Never mind the fact that the article contains not a single fact or quote to back up this assertion. Let's put it to the test of common sense: If advertisers fear "blowouts" that diminish audience levels by the fourth quarter -- and given the price of airtime, why shouldn't they be wary of not getting the biggest bang for their bucks -- in what way are two consecutive close games at all predictive of future outcomes?
Or let me put it this way. If the "common belief" is to avoid buying fourth-quarter spots, does the columnist really mean to imply that the common belief may change to that of buying fourth-quarter spots because the audiences will be reliably as large? Does that really make sense?
Of course, if you're wasting your ad dollars on a venue as persuasion-free as the Super Bowl has become, maybe you don't care that much about money.
Tuesday, February 3, 2009
Craig McNamara Says...
For spontaneous thoughts and opinions that are either non-advertising related or too inconsequential (or both) for this site, you can follow my Twitter feed here.
Every post is self-contained -- not random pieces of ongoing dialogues -- and no time-wasting "I'm getting out of my chair now"-type entries. A few examples of recent posts:
• For one day each year, Super Bowl Sunday, everyone looks forward to commercials -- until they actually see them and start griping again.
• Just watched "Mama Mia." Yes, it's infectious -- and like most infections, it makes you generally listless and occasionally queasy.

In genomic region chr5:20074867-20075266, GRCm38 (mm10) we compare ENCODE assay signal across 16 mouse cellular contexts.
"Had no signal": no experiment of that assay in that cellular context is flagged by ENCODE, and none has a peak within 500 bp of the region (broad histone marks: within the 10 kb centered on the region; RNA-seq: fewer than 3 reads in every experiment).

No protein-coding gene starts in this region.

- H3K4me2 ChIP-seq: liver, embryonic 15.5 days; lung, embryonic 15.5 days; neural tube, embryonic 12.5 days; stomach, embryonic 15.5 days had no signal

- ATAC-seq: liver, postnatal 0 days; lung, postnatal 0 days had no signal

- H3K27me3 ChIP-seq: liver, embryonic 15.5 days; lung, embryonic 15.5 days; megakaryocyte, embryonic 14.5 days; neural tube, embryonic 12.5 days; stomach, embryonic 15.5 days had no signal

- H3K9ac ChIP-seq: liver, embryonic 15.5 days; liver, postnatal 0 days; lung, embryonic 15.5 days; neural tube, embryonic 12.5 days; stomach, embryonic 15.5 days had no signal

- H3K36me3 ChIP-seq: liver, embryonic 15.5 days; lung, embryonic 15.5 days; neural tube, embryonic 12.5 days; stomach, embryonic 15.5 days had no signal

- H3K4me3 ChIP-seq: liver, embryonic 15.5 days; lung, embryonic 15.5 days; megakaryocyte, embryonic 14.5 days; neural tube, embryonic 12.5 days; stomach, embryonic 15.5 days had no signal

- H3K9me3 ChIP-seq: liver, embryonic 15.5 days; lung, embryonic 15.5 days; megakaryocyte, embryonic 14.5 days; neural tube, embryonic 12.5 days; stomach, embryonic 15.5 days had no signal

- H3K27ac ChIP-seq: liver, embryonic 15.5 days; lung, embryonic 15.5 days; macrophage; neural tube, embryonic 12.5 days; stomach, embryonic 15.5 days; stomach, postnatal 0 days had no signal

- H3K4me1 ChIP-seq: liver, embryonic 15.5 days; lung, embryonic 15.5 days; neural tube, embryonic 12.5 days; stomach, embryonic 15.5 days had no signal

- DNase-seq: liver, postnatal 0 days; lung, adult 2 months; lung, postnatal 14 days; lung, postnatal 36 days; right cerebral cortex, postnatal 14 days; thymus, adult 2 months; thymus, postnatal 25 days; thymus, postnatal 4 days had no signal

• The Segway really DID change the world: We now have a new symbol in movies and TV for self-important, annoying people.
And, my favorite observation thus far:
• Last night it hit me: Disjointed thoughts, bizarre digressions, snap judgements -- Twitter is like Larry King's old USA Today column.
Monday, February 2, 2009
About those Super Bowl spots...
Again, from last Friday's NY Times:
...advertisers, which are spending up to $3 million for each 30-second commercial during Super Bowl XLIII, have a tricky task before them. They must figure out the right way to speak to consumers worried about the wretched economy while at the same time not ignore the long-standing appeal of Super Bowl Sunday as a night of escapist fare.
WHY? What obligation do beer and taco chip makers have to reference the economic climate? Were the players of the Pittsburgh Steelers and Arizona Cardinals supposed to express empathy with the plight of the common man? Did Dave Madden and Al Michaels apologize for their network's conspicuous consumption?
True, carmakers run the risk of appearing irrelevant, but if you're not reflecting the reality of your target market's income level, you're not going to sell many cars, no matter what the economy is like.
However, there was one category in evidence on the telecast last night that actually had a reason to "figure out a way to speak to consumers worried about the wretched economy." Yet what did Careerbuilder and Monster.com do? They ran spots that seemed years out of date, reflecting an era when unemployment was at historic lows and your only problem was finding a workplace that treated you better:
Talk about a missed opportunity. With millions of people, at all levels, finding themselves out of work (and watching the Super Bowl) wouldn't it have been smart to use the opportunity to give them hope, to make them feel employable, to offer a solution?
Instead of irreverent humor, this is just irrelevant humor.
Sunday, February 1, 2009
Everything that's wrong with SuperBowl commercials is right in this passage...
As usual it's from the New York Times ad column:
“We definitely wanted to do a commercial with a creative concept worthy of the Super Bowl,” said Steve Netzley, chief executive at Euro RSCG Edge in Carlsbad, Calif., part of the Euro RSCG Worldwide division of Havas. His agency worked on the spot with another Havas agency, Arnold Worldwide, and a director, Bryan Buckley, who has directed Super Bowl spots for advertisers like E*Trade and Monster.com.
The Cash4Gold commercial features Ed McMahon and the rapper MC Hammer...